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Foreign Ministry to fight ‘legally flawed’ decisionBy Choi Si-young
Published : July 4, 2023 - 18:28
A South Korean court on Tuesday refused to remit government money as compensation to a Korean victim forced into during Japan’s 1910-45 colonial rule. She contends that the compensation should come from the Japanese companies held liable for damages as per a 2018 Korean court ruling.
Yang Geum-deok, 94, is one of the four victims that have refused such deposits mandated by the March 6 settlement, which relieves the Japanese firms from having to compensate the 15 victims and requires a Korean government foundation to pay them instead. Four months ago, the Korean and Japanese leaders shook hands on the compromise.
The Gwangju District Court’s decision to turn down a request from the Foreign Ministry to place court deposits is the latest highlight of what is still a divisive historical dispute that the Korean government wants resolved, despite protest from some victims and public opinion sympathetic to their cause.
“We express strong regret over the court decision,” the Foreign Ministry said in a statement, saying it will fight the “legally flawed” decision. The ministry added that dismissing such deposits on grounds of a recipient’s objection is “unprecedented because the court official in charge of the matter had done something not in the official’s job description.”
The ministry underscored that court officials handling clerical work have no discretion to make such a call, saying a hearing should take place to rule on the issue.
The ministry added that it will press ahead with the same plan for the three other victims that have refused to take government money. The ministry said it is waiting for court approval on one victim and refiling court documents for another. It refuses to disclose any details on the remaining victim, citing protocol for withholding sensitive personal information.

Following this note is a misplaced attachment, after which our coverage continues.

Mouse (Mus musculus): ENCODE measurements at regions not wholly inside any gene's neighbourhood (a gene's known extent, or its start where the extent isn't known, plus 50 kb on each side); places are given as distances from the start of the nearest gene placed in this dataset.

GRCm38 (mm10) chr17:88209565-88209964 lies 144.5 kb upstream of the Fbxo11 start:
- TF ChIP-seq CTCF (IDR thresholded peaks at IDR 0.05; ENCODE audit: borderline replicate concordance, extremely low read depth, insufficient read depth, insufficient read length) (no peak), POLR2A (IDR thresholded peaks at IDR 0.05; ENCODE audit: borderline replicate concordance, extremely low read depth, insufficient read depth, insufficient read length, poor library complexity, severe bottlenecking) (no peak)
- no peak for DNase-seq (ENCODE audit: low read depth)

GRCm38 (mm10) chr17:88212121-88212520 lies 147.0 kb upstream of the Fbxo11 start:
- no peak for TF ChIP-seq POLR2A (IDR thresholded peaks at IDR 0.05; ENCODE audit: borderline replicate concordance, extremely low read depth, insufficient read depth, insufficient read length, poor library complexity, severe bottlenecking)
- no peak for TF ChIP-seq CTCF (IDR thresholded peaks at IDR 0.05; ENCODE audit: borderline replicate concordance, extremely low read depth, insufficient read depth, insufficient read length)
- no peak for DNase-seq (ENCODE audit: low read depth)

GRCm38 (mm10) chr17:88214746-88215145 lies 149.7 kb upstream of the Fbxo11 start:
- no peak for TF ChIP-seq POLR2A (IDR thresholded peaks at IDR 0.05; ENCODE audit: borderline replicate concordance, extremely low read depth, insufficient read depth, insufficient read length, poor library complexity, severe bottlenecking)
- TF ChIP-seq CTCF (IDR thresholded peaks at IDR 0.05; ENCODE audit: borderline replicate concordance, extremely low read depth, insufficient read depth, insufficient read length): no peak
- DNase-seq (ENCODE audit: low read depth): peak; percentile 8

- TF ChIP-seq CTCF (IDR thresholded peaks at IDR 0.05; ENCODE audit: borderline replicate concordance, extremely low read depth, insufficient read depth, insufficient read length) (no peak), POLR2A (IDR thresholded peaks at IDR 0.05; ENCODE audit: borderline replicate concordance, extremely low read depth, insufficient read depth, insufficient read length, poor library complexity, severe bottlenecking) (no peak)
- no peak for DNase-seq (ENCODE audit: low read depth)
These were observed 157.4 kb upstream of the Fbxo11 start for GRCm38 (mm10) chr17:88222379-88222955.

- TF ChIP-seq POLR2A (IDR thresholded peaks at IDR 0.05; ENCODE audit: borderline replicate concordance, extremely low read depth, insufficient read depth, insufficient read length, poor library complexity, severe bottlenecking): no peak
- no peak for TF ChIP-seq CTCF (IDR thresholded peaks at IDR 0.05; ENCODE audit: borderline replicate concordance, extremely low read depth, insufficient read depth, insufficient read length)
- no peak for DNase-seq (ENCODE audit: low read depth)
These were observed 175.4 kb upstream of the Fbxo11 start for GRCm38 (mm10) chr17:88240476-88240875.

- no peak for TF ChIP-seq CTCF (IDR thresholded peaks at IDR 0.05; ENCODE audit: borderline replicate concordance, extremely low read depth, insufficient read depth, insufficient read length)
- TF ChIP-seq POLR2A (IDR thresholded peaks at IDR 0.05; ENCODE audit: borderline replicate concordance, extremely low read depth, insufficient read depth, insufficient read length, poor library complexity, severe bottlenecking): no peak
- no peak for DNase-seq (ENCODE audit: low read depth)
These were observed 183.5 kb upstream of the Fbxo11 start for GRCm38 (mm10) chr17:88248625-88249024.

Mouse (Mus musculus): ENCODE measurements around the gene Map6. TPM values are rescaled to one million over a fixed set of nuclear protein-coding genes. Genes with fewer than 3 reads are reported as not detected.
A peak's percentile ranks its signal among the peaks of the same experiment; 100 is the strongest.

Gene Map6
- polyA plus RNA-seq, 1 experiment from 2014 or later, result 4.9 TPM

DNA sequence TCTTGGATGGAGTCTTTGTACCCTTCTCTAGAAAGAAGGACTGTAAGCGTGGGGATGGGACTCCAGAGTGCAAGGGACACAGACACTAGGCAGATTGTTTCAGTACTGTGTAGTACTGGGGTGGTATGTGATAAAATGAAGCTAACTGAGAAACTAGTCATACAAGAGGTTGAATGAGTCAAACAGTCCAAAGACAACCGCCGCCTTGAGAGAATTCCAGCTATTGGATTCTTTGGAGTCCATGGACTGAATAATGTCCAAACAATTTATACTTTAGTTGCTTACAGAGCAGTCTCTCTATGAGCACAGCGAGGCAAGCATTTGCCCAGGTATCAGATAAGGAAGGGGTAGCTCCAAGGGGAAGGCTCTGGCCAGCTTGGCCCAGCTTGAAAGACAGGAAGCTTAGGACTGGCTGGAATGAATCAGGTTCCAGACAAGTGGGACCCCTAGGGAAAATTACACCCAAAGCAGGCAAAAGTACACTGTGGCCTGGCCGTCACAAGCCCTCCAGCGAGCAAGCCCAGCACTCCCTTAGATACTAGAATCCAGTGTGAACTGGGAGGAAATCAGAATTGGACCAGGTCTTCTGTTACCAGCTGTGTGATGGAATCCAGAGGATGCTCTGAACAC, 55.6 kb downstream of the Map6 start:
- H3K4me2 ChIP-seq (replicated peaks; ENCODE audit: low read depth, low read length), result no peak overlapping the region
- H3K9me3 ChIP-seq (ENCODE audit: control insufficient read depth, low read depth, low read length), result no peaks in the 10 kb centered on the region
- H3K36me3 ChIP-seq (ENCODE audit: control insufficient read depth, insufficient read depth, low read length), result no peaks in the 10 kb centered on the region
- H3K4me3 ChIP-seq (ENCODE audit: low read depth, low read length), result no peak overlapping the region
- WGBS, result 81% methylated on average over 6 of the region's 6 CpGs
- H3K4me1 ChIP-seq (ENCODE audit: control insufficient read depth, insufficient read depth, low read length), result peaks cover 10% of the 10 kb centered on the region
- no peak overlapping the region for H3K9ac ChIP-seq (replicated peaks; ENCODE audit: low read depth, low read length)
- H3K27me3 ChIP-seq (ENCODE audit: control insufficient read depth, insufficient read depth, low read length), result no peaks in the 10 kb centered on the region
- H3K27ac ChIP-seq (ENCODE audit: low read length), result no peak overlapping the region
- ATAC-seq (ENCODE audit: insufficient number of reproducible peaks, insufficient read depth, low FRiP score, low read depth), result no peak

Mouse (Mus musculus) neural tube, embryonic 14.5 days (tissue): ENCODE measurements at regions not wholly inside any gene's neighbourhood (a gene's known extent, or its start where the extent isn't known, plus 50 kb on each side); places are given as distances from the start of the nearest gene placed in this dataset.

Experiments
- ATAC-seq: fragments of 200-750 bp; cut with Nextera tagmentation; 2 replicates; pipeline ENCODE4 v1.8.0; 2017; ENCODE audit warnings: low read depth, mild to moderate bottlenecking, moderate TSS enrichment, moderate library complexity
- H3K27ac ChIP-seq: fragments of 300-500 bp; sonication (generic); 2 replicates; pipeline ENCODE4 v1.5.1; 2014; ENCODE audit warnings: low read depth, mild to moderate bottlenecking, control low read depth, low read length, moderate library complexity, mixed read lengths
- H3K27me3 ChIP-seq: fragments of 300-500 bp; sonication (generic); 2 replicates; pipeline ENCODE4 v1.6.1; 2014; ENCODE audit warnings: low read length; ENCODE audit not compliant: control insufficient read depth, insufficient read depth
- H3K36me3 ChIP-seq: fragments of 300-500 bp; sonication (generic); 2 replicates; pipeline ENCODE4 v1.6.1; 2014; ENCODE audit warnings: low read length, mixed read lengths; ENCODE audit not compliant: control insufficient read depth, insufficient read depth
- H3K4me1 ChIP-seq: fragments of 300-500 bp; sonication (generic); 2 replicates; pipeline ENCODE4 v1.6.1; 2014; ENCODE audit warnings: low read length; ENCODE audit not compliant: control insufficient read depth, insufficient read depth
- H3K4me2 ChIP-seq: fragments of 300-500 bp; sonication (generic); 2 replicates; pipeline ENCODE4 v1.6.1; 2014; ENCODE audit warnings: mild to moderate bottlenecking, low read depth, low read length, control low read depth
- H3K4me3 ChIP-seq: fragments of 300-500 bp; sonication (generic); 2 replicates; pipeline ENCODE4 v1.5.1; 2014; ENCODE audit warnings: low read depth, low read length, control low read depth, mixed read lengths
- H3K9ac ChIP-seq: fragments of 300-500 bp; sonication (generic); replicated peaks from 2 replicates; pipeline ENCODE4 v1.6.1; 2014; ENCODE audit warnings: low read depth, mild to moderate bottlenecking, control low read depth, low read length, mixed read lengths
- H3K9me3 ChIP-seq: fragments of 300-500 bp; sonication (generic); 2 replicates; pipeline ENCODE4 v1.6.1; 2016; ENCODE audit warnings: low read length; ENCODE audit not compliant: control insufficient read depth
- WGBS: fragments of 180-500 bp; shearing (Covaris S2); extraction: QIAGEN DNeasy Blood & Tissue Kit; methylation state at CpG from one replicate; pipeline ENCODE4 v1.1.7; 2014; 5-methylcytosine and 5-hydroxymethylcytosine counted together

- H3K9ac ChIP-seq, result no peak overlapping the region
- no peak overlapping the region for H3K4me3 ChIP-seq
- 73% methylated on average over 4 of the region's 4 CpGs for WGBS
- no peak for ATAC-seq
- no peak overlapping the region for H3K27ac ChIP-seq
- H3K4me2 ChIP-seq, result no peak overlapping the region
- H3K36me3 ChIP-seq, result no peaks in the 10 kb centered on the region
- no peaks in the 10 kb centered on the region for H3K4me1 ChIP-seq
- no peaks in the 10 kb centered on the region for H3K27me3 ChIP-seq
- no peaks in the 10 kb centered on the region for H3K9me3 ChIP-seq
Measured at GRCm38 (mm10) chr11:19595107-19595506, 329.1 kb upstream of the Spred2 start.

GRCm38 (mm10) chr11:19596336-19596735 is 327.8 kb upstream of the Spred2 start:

But even if the court were to accept such deposits, the ministry faces an uphill battle. The four victims refusing government money as compensation have said they will lodge a formal complaint in court, potentially unleashing a string of protracted legal battles.
The court would have to determine whether the victims’ rejection of government money could be a factor in rendering such government payment void. The victims and their representatives have repeatedly argued that it could, while the Foreign Ministry maintains such rejection has no place in affecting any kind of government action. The two sides refer to the same civil code, but different articles.
The ministry, for its part, is still adamant, saying it “has already done extensive legal research and consulted experts” in its decision to seek court deposits so the remaining victims could pick them up at any time of their convenience.
“Proceedings required for depositing compensation are underway for those who either have yet to receive payment from the fund or are unable to do so,” the ministry said, adding the government will continue to back efforts to persuade those refusing the March 6 settlement to accept the compromise.
Since May last year, the Yoon Suk Yeol administration has been doubling down on improving relations with Japan by first moving past colonial disputes. For the administration, Tokyo is a key security and economic partner, as South Korea eyes disarming North Korea and a bigger role in a US-led coalition seeking to contain China.
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